I always tell people, that it's a bit of a process to get people into the treatment that they need, not only because it's not easy for everybody to get in to see a mental health provider. There's lots of barriers with insurance and density of providers, cultural barriers, stigma, financial barriers, but just allowing people to make that transition between going from being the primary provider where you're the dermatologist to being a secondary provider, where a mental health provider actually takes that precedent relationship, and you move into the secondary relationship, continuing to have a long-term care with the patient, but getting them into a place where they need it more.

There's there's many different barriers, especially that patients have skin of color face. And I think that one thing that I tell people to do is anytime you're seeing a new dermatologist, or any sort of doctor on your own, you're in charge. This is a job interview, and the doctor is applying for the job, and they may not be the right person for the job. So you can always interview someone else, and you have to find something that you like about that person. As a doctor, you have to find something you like about your patient. As a patient, you need to find something you like about your doctor, especially if you have a chronic inflammatory condition, or you think you're going to be need to be seeing them on a regular basis. And I think that a lot of the problem is we have a huge dearth of doctors, especially doctors who are Black, and I think a lot of patients with Black skin want to see a doctor who reflects their skin tone and understands their experience. It's an interview process, and you can interview people until you find someone that you connect with on a level that you feel like you can develop that long-term relationship.

Dermatology Times: What is the importance of having conversations like these when it comes to the future of dermatology?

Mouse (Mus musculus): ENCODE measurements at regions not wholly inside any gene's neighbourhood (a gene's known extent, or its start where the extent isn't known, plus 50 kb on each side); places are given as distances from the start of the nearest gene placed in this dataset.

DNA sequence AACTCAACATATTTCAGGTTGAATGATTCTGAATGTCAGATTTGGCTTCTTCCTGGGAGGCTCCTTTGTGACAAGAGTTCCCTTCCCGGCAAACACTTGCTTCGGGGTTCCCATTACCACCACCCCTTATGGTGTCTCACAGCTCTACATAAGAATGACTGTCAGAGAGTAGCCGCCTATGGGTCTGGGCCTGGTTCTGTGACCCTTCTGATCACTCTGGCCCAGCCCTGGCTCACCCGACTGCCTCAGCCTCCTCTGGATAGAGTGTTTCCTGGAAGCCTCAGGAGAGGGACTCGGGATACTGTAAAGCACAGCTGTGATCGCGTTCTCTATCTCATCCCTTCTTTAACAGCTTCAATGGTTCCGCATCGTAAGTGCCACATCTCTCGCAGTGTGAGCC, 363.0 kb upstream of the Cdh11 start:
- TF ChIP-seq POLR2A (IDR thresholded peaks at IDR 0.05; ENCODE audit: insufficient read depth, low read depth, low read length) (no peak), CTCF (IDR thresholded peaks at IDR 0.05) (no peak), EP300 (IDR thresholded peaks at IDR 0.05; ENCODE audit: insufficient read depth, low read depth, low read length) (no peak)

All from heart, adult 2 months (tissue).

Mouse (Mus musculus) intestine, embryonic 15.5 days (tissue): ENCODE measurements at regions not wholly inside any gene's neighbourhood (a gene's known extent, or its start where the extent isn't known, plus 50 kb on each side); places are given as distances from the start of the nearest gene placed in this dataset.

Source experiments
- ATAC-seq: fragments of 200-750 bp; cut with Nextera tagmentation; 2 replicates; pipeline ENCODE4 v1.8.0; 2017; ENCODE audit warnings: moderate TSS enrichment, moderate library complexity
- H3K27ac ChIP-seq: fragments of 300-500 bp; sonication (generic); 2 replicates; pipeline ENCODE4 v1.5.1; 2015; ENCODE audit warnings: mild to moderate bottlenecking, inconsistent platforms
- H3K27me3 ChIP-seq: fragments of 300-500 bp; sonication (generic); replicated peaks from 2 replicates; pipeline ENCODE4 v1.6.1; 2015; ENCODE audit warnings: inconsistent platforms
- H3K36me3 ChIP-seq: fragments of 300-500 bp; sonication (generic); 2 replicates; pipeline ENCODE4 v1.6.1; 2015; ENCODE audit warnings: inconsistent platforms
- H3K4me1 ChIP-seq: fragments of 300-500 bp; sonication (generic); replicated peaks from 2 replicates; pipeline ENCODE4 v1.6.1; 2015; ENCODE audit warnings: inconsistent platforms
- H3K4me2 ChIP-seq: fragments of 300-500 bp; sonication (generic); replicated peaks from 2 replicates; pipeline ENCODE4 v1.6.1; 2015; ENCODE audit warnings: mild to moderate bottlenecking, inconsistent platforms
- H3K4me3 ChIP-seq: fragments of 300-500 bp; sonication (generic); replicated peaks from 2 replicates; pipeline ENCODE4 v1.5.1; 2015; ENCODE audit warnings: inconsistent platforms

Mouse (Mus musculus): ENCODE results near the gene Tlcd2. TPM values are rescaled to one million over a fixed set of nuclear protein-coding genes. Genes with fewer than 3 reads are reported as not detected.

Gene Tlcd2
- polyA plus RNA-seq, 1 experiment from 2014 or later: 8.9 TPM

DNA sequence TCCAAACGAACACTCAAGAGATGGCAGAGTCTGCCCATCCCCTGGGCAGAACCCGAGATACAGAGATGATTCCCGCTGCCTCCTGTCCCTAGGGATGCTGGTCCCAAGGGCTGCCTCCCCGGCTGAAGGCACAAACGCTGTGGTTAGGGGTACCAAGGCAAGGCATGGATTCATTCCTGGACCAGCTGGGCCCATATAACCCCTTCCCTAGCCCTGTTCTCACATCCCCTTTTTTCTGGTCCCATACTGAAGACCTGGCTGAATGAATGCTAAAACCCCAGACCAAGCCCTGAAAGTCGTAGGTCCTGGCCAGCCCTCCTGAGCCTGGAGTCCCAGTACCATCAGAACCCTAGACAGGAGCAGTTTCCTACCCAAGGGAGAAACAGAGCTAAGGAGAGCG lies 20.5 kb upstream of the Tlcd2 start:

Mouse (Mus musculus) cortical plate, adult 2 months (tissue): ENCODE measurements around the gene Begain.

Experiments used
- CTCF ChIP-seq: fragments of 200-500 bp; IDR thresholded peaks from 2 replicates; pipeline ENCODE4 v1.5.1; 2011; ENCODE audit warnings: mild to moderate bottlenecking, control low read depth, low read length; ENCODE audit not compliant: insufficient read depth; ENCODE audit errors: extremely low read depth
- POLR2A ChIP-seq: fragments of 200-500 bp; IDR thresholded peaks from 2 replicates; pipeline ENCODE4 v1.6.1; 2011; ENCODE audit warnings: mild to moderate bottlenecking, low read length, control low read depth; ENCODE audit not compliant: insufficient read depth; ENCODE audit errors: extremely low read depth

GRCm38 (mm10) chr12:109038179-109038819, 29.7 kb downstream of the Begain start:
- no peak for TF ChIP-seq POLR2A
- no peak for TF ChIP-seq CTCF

Rieder: I think they increase awareness. Again, I think dermatologists are well aware of the comorbidity between psychological unwellness and chronic skin conditions, but I think the general public is not. And again, we hear anecdotes about this all the time, about patient misconceptions about conditions like eczema and psoriasis, and people thinking that these disorders are infectious, and sort of horror stories of people going out and being brave enough to take their clothes off and going he pool and then having everybody else jump back because they're afraid going to get sick or get infected. So I think that the more the general public is aware about this, and the more that dermatologists, and patient advocates, and family members, and friends are aware of patient experience, the better it will be for more communal understanding and for people to feel less stigmatized by having these conditions and understanding that there are resources, both informational, and then amazing treatments that are available now that I still think a lot of people are not aware about.

Dermatology Times: What advice would you give your peers when it comes to empowering patients to advocate for themselves?

Rieder: Seeking information, and sometimes there can be a period of denial that happens, especially when you're given a diagnosis, that is something that you can't get rid of. When someone gets a skin cancer, and that can be taken out, they can breathe a sigh of relief; they've seen a dermatologist for a check-in in 6 months, but that skin cancer is out, and it relieves anxiety.

If you have psoriasis, hopefully you're getting the right information from your doctor, they're giving you the online resources you can get. But there is that sort of period you have to kind of go through the process of grieving, and you have to move through those stages. And that first stage of sort of denial is a hard one to get through. But once you can arm yourself, come to a level of acceptance that this is the condition that you're living with, you can understand your process, you can understand maybe what it's going to look like, and what your treatment options are going to be. And again, I would sort of harp on the concept of self advocacy and being in charge of your own destiny in terms of who is going on that journey with you, in terms of who your health care provider is going to be, and you can interview until you find the right person. You can also fire people if you think you have the right person and they end up not being the right person for you.

I think that conditions like psoriasis, eczema, and hidradenitis suppurativa, they are difficult conditions to live with. But there's never been a better time to have any of them because we have amazing treatments to offer in psoriasis, some amazing treatments for eczema, and some good ones for hidradenitis, and then some more that are really great that are in the pipeline.

Just remember to self advocate, and that there's a lot of psychological comorbidity associated with chronic skin conditions, and you don't have to suffer in silence. There are amazing treatments available both in the dermatologists' office and comprehensively through a network of your health care team.

[This transcript has been edited for clarity.]

Related Videos
© 2024 MJH Life Sciences

All rights reserved.